watering-places owe their attractions to similar considerations, as we can see when we examine the igneous masses of the Scotch Highlands, which form the chief heights of the Grampians; or when we remember that the self-same Cambrian rocks recur in the loveliest part of North Wales and in the Westmoreland lake district. So too in Devonshire, the regular tourist tract from Ilfracombe to Lynton and Lynmouth lies through the wild Devonian strata, which, interspersed with granite, once more reappear on the other tourist coast-line from Torquay to Land's End. Those who admire Ramsgate and Margate, with their bare, treeless downs and white chalk-cliffs, may also content themselves with the similar scenery of Dover, Folkstone, Eastbourne, or Brighton; but a different type of mind will prefer the wooded vales of Hastings, where the Weald comes down with its pleasant broken country to the seashore.
One last word may be given to the influence of geology upon art. We can hardly deny that the whole æsthetic development of Egypt must have been largely affected by its alternation between solid granite and the mud of the Nile. So, too, the Parthenon and the Apollo must have owed much to the marble of Paros and Pentelicus. China has doubtless been greatly influenced by the presence of kaolin clay. In Assyria, brick necessarily formed the chief building material; and in Upper India the monasteries and stupas of the Buddhist Emperor Asoka are still recognized by their huge, sun-dried bricks. Chryselephantine art could never alone produce high results; marble and alabaster would naturally yield far more elevated works. In Britain we may look for similar effects of the geological environment.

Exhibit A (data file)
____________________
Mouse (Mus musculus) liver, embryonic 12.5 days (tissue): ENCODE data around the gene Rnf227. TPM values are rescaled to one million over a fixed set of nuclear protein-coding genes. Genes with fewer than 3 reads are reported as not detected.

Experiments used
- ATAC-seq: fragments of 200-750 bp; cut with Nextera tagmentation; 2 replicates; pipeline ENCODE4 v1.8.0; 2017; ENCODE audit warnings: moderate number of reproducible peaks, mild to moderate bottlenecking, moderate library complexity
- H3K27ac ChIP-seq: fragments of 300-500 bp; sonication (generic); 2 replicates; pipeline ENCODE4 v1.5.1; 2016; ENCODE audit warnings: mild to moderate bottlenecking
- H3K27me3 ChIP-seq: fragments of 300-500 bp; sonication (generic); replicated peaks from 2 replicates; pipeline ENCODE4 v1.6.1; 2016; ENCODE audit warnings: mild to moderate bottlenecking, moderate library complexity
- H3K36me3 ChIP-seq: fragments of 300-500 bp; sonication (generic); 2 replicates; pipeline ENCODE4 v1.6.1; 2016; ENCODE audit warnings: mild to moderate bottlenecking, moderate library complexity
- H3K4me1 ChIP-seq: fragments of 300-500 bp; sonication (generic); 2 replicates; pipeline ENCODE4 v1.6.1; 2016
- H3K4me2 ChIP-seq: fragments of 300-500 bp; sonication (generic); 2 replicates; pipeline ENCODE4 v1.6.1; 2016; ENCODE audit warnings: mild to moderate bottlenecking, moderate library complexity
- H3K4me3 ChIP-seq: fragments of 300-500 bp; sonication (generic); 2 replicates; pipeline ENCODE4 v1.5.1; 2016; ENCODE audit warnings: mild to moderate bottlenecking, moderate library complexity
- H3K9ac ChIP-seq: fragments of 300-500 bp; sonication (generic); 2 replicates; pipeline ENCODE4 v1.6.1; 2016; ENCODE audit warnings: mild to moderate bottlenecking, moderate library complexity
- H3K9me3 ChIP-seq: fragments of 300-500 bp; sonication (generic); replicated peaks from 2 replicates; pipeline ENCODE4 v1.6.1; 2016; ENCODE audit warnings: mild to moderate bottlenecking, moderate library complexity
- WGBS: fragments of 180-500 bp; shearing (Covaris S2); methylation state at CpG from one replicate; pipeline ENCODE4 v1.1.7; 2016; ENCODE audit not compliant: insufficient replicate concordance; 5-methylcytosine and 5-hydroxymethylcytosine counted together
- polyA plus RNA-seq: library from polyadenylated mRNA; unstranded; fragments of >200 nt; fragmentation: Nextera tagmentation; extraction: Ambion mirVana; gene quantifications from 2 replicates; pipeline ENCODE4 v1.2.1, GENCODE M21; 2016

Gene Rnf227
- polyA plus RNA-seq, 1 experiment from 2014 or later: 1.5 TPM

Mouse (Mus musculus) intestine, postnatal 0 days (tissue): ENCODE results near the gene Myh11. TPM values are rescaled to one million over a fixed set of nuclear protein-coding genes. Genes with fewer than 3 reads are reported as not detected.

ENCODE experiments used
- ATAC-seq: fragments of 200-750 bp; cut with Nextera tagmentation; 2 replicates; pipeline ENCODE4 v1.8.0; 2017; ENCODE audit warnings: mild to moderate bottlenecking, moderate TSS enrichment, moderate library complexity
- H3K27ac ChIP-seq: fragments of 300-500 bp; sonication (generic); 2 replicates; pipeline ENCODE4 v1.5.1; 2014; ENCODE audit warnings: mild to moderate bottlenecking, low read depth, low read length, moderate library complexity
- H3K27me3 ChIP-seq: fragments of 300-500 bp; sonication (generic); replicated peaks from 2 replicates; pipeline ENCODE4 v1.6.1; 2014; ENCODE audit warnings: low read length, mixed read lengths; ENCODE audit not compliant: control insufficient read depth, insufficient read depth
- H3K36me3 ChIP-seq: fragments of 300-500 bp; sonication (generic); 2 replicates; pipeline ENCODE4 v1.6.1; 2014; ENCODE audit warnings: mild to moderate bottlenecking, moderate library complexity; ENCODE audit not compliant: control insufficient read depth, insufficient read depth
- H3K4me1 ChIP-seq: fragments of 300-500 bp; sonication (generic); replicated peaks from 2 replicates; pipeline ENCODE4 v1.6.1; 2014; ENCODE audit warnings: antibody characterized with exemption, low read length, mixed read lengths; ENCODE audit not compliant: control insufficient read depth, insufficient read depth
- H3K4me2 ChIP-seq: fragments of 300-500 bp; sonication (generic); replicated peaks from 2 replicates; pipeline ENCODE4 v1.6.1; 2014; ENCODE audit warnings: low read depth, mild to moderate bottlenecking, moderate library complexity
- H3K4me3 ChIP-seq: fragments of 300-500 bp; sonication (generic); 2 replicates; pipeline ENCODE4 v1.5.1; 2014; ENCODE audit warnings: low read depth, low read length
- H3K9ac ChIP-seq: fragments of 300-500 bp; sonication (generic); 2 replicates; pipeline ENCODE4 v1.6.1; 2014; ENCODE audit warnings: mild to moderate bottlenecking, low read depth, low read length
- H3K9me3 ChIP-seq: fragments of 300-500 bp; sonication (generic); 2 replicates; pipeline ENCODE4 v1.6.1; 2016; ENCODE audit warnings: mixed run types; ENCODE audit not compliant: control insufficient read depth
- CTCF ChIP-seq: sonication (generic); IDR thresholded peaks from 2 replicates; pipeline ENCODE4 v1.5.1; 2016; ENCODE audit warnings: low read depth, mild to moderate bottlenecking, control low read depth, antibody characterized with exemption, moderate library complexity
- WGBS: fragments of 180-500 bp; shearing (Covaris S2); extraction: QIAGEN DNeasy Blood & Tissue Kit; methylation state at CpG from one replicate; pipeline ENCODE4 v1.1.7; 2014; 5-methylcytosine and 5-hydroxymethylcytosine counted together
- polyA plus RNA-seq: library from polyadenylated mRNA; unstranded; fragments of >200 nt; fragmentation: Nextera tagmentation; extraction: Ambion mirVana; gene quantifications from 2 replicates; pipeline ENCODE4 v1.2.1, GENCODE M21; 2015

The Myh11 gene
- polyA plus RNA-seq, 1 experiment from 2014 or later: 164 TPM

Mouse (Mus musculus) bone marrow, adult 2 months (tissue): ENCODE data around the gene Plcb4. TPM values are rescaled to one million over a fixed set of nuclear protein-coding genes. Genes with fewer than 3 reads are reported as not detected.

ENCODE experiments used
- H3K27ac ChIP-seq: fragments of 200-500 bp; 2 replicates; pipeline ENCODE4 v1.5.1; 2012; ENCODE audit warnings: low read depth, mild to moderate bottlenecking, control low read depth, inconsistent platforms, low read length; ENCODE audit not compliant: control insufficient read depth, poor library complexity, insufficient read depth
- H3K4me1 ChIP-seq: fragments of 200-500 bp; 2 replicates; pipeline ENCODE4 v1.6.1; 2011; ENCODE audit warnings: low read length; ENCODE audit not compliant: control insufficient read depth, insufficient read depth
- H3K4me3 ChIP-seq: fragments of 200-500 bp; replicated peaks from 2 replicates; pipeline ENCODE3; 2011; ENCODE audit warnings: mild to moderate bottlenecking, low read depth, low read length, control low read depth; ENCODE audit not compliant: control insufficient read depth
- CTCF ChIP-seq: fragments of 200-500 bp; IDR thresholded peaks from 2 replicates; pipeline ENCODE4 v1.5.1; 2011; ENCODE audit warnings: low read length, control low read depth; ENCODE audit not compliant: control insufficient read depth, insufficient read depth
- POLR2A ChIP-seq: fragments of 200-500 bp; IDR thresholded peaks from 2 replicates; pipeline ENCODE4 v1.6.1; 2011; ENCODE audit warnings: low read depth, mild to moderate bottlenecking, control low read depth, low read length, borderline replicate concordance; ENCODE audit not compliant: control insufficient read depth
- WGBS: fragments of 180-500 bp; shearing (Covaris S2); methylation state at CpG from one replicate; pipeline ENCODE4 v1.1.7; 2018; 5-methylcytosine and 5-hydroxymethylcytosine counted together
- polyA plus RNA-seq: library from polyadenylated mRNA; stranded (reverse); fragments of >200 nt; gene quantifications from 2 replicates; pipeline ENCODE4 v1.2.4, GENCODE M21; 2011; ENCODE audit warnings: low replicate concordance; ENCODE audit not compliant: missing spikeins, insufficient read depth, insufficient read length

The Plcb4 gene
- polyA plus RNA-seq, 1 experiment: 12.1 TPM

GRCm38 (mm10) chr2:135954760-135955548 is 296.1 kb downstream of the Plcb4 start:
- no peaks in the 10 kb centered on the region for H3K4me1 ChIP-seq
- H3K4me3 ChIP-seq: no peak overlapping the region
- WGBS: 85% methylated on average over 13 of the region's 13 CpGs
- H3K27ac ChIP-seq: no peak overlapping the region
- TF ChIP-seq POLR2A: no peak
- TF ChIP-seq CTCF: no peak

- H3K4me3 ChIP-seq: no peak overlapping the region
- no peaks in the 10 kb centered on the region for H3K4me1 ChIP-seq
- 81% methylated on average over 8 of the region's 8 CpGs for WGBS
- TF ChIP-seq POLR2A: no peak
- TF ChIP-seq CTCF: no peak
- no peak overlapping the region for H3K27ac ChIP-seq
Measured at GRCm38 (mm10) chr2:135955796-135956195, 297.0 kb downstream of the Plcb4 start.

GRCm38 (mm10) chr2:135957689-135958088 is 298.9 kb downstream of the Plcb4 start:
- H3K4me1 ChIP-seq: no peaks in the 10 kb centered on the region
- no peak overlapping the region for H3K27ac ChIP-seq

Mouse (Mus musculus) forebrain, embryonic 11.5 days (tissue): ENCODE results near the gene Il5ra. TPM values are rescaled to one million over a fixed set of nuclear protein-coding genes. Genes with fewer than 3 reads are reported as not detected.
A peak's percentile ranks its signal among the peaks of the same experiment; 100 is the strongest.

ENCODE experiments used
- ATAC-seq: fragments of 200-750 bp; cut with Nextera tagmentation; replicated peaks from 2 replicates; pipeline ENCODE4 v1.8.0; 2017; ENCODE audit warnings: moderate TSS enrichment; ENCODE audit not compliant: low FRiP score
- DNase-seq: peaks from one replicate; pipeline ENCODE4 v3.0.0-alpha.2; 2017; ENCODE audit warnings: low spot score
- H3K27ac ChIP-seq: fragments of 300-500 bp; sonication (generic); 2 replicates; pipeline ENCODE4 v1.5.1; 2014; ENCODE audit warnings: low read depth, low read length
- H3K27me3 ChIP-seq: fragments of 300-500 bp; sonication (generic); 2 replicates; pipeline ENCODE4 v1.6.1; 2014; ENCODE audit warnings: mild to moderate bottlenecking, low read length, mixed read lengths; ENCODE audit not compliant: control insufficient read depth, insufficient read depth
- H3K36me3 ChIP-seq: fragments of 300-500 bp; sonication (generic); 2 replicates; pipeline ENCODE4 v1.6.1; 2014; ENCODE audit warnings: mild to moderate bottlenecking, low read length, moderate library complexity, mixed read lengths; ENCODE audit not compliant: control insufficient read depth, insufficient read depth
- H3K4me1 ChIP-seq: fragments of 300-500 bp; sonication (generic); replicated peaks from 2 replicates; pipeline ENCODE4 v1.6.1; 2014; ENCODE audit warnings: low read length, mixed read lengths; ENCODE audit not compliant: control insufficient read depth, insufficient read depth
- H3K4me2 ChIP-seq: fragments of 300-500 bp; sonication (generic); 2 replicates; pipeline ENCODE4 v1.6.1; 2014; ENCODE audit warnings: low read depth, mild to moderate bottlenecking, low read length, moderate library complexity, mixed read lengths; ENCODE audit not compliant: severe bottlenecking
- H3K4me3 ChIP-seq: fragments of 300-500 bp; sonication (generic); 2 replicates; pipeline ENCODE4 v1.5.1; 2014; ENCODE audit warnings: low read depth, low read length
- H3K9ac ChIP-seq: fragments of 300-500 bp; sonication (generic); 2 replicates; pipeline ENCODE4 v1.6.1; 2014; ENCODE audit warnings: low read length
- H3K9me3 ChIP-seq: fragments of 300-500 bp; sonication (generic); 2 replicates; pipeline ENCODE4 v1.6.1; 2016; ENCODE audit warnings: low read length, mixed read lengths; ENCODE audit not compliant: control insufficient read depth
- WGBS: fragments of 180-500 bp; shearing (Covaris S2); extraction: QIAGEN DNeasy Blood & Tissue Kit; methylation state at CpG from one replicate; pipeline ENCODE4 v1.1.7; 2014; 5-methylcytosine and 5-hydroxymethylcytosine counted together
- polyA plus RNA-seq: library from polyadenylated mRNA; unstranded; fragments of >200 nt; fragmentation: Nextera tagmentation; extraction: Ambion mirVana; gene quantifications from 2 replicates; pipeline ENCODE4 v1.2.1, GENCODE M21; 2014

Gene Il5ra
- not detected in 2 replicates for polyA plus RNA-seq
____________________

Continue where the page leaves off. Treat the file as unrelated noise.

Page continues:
As early as the age when Stonehenge was piled up, building-stone was selected for special purposes, since the outer circle of that prehistoric monument consists of the Sarcen bowlders of the neighboring plain; but the inner pillars are of diabase, and have been brought from some unknown distance. During the middle ages Caen stone was frequently imported for building churches or other important architectural works. Before the Norman Conquest, however, most English buildings were of wood, so that, "to timber a minster," not to build a church, is the good early English expression of the chronicle. In chalk districts, at a later date, broken flints were often employed, and they give a mean appearance to the abbey ruins and churches at Reading, as well as to most of the older edifices at Brighton. Oxford, however, on the Oölite, is happily built of good native or imported stone. In modern times, London, standing in the midst of the brick-earth, has fallen a victim to the miseries of stucco, until the Queen Anne revivalists have endeavored to restore an honest red brick; whereas Edinburgh, surrounded by excellent building-stone, has been able to do justice to its magnificent natural situation, and
- Parker's cement, manufactured from the septaria of the London clay, is answerable for the outer coating of our West-end houses.